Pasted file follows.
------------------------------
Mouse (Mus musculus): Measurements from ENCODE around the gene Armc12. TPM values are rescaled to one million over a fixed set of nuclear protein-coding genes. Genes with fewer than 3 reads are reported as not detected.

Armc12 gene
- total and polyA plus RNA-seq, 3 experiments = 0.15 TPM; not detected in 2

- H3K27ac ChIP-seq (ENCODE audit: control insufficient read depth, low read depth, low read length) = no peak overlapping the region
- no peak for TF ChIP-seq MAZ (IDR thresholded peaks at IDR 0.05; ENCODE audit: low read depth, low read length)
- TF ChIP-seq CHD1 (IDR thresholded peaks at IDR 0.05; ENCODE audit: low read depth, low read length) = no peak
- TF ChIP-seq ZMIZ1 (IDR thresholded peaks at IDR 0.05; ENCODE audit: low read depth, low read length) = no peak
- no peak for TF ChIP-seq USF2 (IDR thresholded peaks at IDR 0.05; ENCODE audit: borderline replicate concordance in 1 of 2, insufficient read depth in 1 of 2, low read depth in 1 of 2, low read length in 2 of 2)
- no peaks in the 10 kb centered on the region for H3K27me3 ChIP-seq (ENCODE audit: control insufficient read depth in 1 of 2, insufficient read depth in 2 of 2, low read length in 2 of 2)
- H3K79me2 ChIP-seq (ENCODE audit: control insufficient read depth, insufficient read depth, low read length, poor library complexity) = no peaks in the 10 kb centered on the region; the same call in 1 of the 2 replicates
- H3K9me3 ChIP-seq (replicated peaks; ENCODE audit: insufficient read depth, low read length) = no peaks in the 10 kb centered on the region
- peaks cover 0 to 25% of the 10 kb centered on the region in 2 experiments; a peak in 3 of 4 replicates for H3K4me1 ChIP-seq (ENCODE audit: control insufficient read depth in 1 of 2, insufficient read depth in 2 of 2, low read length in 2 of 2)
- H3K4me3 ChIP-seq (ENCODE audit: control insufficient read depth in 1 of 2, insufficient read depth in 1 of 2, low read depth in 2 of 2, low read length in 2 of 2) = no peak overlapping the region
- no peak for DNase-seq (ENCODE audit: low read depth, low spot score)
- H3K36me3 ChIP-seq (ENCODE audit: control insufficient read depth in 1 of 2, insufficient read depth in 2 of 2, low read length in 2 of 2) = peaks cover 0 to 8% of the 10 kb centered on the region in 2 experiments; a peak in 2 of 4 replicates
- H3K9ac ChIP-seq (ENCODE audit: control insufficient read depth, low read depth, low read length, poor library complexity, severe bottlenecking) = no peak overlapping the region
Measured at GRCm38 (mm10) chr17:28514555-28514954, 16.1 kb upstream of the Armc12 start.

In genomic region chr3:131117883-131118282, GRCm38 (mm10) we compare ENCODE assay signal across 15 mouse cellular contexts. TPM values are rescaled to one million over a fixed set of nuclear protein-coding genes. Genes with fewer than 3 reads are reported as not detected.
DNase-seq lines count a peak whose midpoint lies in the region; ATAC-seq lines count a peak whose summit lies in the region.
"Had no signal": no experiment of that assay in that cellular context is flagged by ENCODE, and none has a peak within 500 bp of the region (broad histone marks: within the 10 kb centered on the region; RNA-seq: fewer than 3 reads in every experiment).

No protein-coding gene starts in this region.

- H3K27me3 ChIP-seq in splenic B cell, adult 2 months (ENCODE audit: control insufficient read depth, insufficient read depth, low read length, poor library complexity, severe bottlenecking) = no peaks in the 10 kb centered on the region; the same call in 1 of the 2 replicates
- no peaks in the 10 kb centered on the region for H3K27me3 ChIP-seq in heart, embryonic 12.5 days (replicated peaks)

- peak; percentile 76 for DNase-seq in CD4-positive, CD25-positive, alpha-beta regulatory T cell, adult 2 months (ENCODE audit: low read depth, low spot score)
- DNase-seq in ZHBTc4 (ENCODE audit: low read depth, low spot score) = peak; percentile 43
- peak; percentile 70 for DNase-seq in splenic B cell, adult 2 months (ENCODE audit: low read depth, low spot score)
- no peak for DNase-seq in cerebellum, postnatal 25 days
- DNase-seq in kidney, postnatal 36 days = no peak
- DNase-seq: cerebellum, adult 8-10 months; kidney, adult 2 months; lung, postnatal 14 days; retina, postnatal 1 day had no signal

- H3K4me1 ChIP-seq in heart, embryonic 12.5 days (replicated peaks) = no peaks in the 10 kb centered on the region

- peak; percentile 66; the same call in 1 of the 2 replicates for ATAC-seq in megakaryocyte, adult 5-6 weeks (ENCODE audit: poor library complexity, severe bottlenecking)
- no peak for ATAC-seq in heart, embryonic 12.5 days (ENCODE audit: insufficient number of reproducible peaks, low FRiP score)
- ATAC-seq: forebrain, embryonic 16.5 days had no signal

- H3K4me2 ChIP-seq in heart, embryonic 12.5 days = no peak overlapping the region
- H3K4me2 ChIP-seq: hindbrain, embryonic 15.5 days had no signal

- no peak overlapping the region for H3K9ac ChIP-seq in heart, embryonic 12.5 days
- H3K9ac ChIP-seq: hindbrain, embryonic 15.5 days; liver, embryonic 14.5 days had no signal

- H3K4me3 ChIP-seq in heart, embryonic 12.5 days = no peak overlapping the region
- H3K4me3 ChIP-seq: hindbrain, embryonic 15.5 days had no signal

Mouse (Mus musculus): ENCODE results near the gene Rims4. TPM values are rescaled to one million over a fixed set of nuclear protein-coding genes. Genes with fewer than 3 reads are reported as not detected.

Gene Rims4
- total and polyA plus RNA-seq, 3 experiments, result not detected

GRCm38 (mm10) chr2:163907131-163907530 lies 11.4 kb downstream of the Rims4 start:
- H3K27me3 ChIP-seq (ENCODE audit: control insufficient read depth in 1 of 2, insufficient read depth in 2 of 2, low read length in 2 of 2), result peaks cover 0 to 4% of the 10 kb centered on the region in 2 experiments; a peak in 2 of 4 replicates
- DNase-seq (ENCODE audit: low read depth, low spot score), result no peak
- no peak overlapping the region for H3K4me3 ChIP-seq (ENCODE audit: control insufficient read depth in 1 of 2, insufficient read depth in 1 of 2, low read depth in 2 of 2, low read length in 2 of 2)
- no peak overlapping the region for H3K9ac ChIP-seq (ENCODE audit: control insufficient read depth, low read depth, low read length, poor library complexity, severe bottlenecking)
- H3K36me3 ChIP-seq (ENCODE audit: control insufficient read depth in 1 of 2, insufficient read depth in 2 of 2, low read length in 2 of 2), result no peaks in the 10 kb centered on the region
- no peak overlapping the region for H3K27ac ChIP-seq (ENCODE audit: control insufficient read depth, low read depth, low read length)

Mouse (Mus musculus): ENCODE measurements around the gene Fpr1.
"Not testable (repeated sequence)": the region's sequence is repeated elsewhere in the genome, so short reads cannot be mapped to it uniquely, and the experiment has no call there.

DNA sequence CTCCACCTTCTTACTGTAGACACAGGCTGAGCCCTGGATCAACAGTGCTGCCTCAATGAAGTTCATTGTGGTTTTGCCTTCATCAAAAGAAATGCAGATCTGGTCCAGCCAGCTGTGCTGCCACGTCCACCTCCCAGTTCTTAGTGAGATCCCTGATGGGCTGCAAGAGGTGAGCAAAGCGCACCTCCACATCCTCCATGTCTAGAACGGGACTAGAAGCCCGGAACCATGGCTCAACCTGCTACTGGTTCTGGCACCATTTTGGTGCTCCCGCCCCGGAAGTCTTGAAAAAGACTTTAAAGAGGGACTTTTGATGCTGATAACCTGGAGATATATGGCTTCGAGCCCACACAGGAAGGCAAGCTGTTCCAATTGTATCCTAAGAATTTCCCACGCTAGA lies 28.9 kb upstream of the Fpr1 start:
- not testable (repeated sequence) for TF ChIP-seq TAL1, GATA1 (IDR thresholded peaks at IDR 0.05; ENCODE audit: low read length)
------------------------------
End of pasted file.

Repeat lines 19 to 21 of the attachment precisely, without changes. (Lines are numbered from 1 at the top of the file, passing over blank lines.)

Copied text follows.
DNase-seq lines count a peak whose midpoint lies in the region; ATAC-seq lines count a peak whose summit lies in the region.
"Had no signal": no experiment of that assay in that cellular context is flagged by ENCODE, and none has a peak within 500 bp of the region (broad histone marks: within the 10 kb centered on the region; RNA-seq: fewer than 3 reads in every experiment).

No protein-coding gene starts in this region.